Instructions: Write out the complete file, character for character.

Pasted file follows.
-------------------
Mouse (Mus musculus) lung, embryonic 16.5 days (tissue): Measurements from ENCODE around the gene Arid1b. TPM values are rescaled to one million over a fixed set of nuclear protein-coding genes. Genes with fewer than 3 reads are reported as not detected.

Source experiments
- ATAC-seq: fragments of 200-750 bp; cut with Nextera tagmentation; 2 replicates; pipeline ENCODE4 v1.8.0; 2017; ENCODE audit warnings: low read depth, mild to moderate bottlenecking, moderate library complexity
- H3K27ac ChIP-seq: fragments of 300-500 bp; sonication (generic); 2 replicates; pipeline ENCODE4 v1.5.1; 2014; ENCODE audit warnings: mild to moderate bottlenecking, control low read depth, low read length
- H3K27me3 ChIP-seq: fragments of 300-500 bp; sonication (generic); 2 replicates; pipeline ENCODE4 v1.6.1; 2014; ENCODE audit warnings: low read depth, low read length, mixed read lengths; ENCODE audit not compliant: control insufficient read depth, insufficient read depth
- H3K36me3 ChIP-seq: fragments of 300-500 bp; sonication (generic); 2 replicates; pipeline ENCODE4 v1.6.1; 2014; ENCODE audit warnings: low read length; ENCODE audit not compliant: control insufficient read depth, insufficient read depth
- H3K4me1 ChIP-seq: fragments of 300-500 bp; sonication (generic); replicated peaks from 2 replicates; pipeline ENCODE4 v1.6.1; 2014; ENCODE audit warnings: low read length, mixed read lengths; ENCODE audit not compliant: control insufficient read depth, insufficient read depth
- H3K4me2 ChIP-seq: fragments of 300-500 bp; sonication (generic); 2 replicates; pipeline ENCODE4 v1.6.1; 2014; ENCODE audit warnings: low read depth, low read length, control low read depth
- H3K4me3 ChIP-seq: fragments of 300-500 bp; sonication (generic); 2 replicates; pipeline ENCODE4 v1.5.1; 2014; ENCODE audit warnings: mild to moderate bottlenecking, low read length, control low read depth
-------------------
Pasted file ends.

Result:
Mouse (Mus musculus) lung, embryonic 16.5 days (tissue): Measurements from ENCODE around the gene Arid1b. TPM values are rescaled to one million over a fixed set of nuclear protein-coding genes. Genes with fewer than 3 reads are reported as not detected.

Source experiments
- ATAC-seq: fragments of 200-750 bp; cut with Nextera tagmentation; 2 replicates; pipeline ENCODE4 v1.8.0; 2017; ENCODE audit warnings: low read depth, mild to moderate bottlenecking, moderate library complexity
- H3K27ac ChIP-seq: fragments of 300-500 bp; sonication (generic); 2 replicates; pipeline ENCODE4 v1.5.1; 2014; ENCODE audit warnings: mild to moderate bottlenecking, control low read depth, low read length
- H3K27me3 ChIP-seq: fragments of 300-500 bp; sonication (generic); 2 replicates; pipeline ENCODE4 v1.6.1; 2014; ENCODE audit warnings: low read depth, low read length, mixed read lengths; ENCODE audit not compliant: control insufficient read depth, insufficient read depth
- H3K36me3 ChIP-seq: fragments of 300-500 bp; sonication (generic); 2 replicates; pipeline ENCODE4 v1.6.1; 2014; ENCODE audit warnings: low read length; ENCODE audit not compliant: control insufficient read depth, insufficient read depth
- H3K4me1 ChIP-seq: fragments of 300-500 bp; sonication (generic); replicated peaks from 2 replicates; pipeline ENCODE4 v1.6.1; 2014; ENCODE audit warnings: low read length, mixed read lengths; ENCODE audit not compliant: control insufficient read depth, insufficient read depth
- H3K4me2 ChIP-seq: fragments of 300-500 bp; sonication (generic); 2 replicates; pipeline ENCODE4 v1.6.1; 2014; ENCODE audit warnings: low read depth, low read length, control low read depth
- H3K4me3 ChIP-seq: fragments of 300-500 bp; sonication (generic); 2 replicates; pipeline ENCODE4 v1.5.1; 2014; ENCODE audit warnings: mild to moderate bottlenecking, low read length, control low read depth